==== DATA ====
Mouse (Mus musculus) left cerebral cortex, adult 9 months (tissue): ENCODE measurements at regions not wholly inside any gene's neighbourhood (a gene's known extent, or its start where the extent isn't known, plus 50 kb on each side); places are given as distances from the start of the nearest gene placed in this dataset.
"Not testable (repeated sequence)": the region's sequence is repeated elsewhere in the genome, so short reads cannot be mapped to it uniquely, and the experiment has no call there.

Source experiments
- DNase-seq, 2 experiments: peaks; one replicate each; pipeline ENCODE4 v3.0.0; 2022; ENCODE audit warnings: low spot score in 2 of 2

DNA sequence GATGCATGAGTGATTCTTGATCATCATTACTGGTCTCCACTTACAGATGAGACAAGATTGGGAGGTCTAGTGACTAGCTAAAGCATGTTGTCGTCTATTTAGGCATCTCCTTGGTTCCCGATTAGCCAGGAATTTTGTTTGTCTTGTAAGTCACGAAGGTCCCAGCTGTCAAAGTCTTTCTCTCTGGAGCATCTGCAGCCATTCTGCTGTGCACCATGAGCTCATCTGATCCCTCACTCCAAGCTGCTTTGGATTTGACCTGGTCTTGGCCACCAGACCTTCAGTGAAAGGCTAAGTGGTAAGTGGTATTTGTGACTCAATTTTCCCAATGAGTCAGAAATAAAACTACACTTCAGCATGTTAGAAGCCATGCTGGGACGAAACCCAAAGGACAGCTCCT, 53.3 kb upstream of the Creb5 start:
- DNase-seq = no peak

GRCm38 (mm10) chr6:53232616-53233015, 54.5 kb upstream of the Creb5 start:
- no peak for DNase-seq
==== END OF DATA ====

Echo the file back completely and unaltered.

Mouse (Mus musculus) left cerebral cortex, adult 9 months (tissue): ENCODE measurements at regions not wholly inside any gene's neighbourhood (a gene's known extent, or its start where the extent isn't known, plus 50 kb on each side); places are given as distances from the start of the nearest gene placed in this dataset.
"Not testable (repeated sequence)": the region's sequence is repeated elsewhere in the genome, so short reads cannot be mapped to it uniquely, and the experiment has no call there.

Source experiments
- DNase-seq, 2 experiments: peaks; one replicate each; pipeline ENCODE4 v3.0.0; 2022; ENCODE audit warnings: low spot score in 2 of 2

DNA sequence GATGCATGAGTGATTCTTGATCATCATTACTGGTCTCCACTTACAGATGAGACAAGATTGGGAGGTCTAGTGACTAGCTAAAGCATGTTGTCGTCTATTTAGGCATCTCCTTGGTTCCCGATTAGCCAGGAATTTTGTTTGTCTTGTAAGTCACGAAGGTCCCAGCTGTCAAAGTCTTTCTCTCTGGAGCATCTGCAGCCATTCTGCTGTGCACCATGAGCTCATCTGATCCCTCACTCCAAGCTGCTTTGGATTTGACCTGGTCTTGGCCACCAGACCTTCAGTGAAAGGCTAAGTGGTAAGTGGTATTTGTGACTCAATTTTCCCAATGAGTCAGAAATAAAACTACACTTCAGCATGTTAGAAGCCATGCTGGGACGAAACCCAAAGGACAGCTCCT, 53.3 kb upstream of the Creb5 start:
- DNase-seq = no peak

GRCm38 (mm10) chr6:53232616-53233015, 54.5 kb upstream of the Creb5 start:
- no peak for DNase-seq